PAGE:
SAO PAULO — Chinese imports of Brazilian oil have increased more than threefold this year, turning Beijing into Brazil's best customer for crude. Perhaps unsurprisingly, this spectacular upsurge comes as oil giant Petrobras is bolstering its ties to China to secure crucial investment. In the past month alone, the state-owned company received $7 billion in credit from Chinese banks.

Between January and May 2015, Brazil sent 5.4 million tons of oil to the Asian country. That's 35% of all Brazilian exports during that period, and the biggest purchase made by any country. By comparison, the United States, the biggest importer of Brazilian oil last year, only bought half of what China did in the first five months of 2015.

This sudden boom helped Brazil's oil sales reach a new record high, 80% more than for the same period last year. But revenues are nonetheless down because the per-barrel price of oil has fallen 40% over the last 12 months.

The trend is also significant because it's not limited to oil, and it increases Brazil's reliance on Chinese demand in general. The world's second-largest economy is now Brazil's best customer for four of the country's 10 top export products, after becoming the most important buyer of soybeans, iron ore and cellulose.

Chinese Premier Li Keqiang and Brazilian President Dilma Rousseff attend a ceremony for the opening of an ultra-high voltage electricity transmission project at the Belo Monte hydroelectric dam, in Brasilia, capital of Brazil, on May 19, 2015 — Photo: Liu Weibing/Xinhua/ZUMA

The beginning of a beautiful friendship

Trade between Brazil and China began to grow in the last decade but only boomed when prices of basic products rose worldwide. Back in 2000, exports to the Chinese market amounted to little more than $1 billion. Last year, they topped $40 billion, driven by soybeans and ore.

Beijing started taking an interest in Brazilian oil in 2009. That year, while then-President Lula da Silva was visiting, the country freed up $10 billion to invest in Petrobras through the China Development Bank. The loan came together with an agreement to provide oil to China's Sinopec, which owns refineries across the country, for the next 10 years.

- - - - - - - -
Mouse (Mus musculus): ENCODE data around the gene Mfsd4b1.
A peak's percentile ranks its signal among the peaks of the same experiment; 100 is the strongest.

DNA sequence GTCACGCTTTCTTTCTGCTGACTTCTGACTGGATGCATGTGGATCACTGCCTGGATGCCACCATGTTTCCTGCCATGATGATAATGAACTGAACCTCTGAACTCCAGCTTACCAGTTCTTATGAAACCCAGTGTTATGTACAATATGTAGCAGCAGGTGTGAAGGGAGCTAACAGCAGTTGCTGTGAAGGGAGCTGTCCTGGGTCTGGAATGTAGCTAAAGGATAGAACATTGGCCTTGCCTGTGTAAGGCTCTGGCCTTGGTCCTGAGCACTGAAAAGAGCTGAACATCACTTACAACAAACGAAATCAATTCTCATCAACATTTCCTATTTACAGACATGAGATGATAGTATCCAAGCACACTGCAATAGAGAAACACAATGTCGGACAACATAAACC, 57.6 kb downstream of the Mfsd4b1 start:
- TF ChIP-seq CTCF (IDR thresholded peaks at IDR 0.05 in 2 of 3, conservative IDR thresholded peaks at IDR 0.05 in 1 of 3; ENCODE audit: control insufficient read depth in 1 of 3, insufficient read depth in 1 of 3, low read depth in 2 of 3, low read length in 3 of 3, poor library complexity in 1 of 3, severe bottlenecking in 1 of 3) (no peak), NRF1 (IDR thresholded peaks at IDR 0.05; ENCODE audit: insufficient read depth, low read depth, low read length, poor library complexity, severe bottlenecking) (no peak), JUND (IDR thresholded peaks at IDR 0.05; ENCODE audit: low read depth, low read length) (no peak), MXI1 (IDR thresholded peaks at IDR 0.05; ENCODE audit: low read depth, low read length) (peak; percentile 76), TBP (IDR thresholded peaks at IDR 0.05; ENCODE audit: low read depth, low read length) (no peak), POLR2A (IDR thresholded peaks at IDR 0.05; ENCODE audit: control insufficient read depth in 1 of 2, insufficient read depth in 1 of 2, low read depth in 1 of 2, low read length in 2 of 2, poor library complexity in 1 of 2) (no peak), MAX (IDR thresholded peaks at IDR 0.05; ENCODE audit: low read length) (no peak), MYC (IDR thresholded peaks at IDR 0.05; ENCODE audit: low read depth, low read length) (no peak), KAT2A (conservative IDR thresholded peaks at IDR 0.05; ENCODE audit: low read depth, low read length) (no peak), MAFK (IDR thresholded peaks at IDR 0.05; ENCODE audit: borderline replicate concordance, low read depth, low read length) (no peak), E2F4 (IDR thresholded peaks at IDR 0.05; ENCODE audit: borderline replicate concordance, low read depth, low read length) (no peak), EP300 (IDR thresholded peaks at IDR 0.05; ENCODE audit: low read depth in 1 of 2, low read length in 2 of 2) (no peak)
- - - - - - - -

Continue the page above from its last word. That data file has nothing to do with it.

The next year, Chinese companies started to establish themselves in Brazil. Sinopec invested in energy company Repsol's Brazilian branch while Sinochem — another Chinese state-owned company — acquired 40% of Brazil's Peregrino offshore oil field from Norway's Statoil.

China National Offshore Oil Corporation (CNOOC) and CNPC, also controlled by Beijing, followed in their footsteps in 2013 when they participated in a worldwide consortium to explore the Libra oil field, which lies deep in the Atlantic under a thick layer of salt, about 200 kilometers off Rio de Janeiro. Both companies hold 10% in the consortium while the operator Petrobras controls 40%.

This year, amid a massive corruption scandal, Petrobras once again turned to Beijing to ask for money. Two loans for a total of $7 billion were approved to rescue the Brazilian company.

"This suggests that more Brazilian oil will travel to Asia," says Virendra Chauhan, an analyst for British consultancy company Energy Aspects. "Considering the financing difficulties Petrobras is facing, Brazil has no choice but to turn to China for more loans in exchange for more oil."

Oil represented a mere 0.5% of all Brazilian exports to China, in terms of value, 15 years ago. That figure now stands at 13%. And counting.